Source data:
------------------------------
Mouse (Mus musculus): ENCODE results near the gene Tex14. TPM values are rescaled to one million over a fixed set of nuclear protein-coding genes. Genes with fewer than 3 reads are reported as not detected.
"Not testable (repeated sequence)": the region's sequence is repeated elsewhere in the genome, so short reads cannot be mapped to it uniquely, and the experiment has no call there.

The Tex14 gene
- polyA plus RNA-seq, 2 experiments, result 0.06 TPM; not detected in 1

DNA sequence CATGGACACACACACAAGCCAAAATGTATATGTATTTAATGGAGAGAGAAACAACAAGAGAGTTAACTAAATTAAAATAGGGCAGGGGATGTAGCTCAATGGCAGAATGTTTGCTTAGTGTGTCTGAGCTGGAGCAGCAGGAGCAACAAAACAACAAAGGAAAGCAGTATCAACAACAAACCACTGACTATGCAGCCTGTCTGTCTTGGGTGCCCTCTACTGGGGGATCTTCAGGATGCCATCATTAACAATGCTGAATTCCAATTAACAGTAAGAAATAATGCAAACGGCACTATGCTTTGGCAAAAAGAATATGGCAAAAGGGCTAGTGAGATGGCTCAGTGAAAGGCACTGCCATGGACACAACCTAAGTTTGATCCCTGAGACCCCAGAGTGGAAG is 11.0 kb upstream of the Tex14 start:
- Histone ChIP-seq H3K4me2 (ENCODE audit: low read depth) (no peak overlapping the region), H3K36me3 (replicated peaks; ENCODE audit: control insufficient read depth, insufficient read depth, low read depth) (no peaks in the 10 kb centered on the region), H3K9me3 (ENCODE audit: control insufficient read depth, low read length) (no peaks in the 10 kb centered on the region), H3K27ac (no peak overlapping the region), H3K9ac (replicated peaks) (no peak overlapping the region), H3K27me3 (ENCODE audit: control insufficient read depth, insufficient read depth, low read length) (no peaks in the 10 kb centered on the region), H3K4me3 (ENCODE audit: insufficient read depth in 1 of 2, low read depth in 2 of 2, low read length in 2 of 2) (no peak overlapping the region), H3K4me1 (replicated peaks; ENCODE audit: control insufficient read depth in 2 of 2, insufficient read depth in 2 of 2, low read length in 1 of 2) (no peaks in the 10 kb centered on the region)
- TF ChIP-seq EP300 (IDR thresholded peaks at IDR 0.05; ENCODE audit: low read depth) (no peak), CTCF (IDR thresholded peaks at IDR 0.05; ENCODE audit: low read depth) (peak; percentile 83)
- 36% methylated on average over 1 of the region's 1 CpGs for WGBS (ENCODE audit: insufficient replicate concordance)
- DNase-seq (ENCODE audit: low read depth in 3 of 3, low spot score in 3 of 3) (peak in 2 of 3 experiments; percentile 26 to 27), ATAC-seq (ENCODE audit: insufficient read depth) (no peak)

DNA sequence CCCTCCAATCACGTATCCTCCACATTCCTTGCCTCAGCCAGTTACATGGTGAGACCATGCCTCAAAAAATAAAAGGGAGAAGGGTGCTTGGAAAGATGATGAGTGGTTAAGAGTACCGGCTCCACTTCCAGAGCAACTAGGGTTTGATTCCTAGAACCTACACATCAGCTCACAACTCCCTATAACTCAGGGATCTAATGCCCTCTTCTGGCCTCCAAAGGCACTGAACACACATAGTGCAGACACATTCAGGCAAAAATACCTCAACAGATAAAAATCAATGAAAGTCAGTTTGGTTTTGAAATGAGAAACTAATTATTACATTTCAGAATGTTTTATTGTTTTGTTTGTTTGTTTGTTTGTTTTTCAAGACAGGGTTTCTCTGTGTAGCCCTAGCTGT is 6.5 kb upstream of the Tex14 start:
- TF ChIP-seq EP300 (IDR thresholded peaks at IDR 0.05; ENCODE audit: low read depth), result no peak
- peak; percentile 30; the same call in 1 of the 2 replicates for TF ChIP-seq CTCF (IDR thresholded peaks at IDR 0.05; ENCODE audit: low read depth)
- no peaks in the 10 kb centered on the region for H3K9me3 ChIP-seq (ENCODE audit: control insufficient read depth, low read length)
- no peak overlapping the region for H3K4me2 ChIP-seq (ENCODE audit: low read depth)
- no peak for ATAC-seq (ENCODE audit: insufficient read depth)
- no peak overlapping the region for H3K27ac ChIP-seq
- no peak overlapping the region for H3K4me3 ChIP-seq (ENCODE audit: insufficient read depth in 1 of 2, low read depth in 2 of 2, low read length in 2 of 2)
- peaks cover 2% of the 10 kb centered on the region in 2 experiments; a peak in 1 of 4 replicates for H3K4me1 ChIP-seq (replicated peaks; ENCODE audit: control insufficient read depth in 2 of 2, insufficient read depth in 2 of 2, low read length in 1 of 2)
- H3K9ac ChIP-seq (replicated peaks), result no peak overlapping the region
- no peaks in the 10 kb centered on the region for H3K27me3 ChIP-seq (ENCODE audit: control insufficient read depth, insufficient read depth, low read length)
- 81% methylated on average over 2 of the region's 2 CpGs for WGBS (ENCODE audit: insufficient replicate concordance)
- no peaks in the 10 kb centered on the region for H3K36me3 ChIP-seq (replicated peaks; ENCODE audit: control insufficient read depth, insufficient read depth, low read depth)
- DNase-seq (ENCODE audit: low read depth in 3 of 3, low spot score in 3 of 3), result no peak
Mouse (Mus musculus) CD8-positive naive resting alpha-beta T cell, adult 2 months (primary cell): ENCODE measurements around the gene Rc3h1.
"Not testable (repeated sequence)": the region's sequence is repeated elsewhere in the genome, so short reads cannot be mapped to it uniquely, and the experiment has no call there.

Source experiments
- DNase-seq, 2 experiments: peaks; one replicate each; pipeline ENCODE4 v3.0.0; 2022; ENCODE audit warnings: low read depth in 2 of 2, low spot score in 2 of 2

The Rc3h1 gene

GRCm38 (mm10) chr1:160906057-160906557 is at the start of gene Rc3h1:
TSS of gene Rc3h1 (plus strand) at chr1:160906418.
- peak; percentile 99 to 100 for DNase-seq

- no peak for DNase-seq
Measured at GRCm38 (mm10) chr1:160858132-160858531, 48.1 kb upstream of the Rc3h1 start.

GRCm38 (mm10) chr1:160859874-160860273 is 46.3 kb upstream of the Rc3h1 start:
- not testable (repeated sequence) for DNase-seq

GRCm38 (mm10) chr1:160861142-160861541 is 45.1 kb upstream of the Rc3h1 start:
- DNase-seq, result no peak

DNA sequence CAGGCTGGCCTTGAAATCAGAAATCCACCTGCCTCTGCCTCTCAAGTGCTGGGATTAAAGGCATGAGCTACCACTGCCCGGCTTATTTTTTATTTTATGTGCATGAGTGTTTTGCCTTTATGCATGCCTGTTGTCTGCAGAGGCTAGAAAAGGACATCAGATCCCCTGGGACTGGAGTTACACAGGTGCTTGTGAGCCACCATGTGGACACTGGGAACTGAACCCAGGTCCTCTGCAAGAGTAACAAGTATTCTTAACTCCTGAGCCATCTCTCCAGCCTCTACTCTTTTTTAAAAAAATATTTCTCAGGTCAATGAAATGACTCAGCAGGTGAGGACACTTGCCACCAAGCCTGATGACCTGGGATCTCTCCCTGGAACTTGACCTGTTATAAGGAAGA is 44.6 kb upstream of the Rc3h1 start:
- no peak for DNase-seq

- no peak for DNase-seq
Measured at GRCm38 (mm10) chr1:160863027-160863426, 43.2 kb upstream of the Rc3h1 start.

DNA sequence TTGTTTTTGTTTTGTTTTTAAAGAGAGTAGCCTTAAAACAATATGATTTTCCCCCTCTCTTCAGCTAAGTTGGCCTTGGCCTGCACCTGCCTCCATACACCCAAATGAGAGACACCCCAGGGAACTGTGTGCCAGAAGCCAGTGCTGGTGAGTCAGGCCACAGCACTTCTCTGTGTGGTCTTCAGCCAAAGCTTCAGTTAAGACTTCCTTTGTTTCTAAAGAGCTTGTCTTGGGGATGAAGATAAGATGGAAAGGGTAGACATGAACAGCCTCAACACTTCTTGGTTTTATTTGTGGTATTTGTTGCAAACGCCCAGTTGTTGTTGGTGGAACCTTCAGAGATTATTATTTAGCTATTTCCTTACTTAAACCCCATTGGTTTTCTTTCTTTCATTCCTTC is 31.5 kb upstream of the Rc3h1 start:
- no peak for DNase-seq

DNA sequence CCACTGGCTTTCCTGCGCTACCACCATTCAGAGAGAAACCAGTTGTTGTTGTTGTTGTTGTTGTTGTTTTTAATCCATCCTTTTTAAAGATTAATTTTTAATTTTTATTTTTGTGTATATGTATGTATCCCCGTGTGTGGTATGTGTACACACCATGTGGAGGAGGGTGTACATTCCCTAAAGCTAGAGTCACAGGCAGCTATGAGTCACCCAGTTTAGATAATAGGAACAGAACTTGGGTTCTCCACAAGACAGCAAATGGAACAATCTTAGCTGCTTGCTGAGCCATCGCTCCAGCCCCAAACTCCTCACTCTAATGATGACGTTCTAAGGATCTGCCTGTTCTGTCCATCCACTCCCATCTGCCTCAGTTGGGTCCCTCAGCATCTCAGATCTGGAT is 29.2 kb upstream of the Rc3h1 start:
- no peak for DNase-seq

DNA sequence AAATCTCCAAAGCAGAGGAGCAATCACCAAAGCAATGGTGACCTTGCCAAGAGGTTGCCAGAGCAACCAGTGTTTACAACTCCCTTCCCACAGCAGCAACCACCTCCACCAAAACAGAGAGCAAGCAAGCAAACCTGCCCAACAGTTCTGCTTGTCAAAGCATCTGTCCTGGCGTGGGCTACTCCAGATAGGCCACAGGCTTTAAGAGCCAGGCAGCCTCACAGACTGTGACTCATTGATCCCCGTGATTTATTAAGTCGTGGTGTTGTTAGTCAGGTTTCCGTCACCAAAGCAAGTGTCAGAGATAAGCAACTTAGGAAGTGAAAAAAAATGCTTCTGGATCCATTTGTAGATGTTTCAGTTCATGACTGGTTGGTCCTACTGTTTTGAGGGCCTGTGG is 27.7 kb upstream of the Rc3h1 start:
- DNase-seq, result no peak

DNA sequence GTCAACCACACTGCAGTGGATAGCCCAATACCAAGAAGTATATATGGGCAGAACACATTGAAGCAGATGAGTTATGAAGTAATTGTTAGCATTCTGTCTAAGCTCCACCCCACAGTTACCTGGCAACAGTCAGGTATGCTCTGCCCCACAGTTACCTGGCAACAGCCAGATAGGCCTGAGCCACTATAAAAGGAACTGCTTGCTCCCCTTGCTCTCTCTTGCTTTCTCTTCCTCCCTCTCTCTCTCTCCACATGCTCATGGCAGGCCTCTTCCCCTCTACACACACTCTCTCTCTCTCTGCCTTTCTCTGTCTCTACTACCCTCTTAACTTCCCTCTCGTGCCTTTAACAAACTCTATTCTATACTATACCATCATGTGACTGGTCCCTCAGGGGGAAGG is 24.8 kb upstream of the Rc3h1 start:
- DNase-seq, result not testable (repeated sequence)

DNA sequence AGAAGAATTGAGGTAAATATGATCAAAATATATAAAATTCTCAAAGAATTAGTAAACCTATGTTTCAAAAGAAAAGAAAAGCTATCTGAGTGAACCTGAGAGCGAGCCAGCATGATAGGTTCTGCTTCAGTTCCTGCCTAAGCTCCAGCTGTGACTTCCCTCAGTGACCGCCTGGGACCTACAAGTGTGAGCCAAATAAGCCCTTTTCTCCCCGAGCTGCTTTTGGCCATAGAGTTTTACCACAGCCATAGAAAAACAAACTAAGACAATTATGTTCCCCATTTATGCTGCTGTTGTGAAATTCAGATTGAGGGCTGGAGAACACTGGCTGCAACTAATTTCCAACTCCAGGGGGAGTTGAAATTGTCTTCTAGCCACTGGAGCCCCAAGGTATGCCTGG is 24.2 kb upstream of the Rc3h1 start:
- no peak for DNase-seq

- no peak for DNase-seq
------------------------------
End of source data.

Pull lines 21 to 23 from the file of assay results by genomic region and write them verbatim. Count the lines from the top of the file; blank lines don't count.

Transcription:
- 81% methylated on average over 2 of the region's 2 CpGs for WGBS (ENCODE audit: insufficient replicate concordance)
- no peaks in the 10 kb centered on the region for H3K36me3 ChIP-seq (replicated peaks; ENCODE audit: control insufficient read depth, insufficient read depth, low read depth)
- DNase-seq (ENCODE audit: low read depth in 3 of 3, low spot score in 3 of 3), result no peak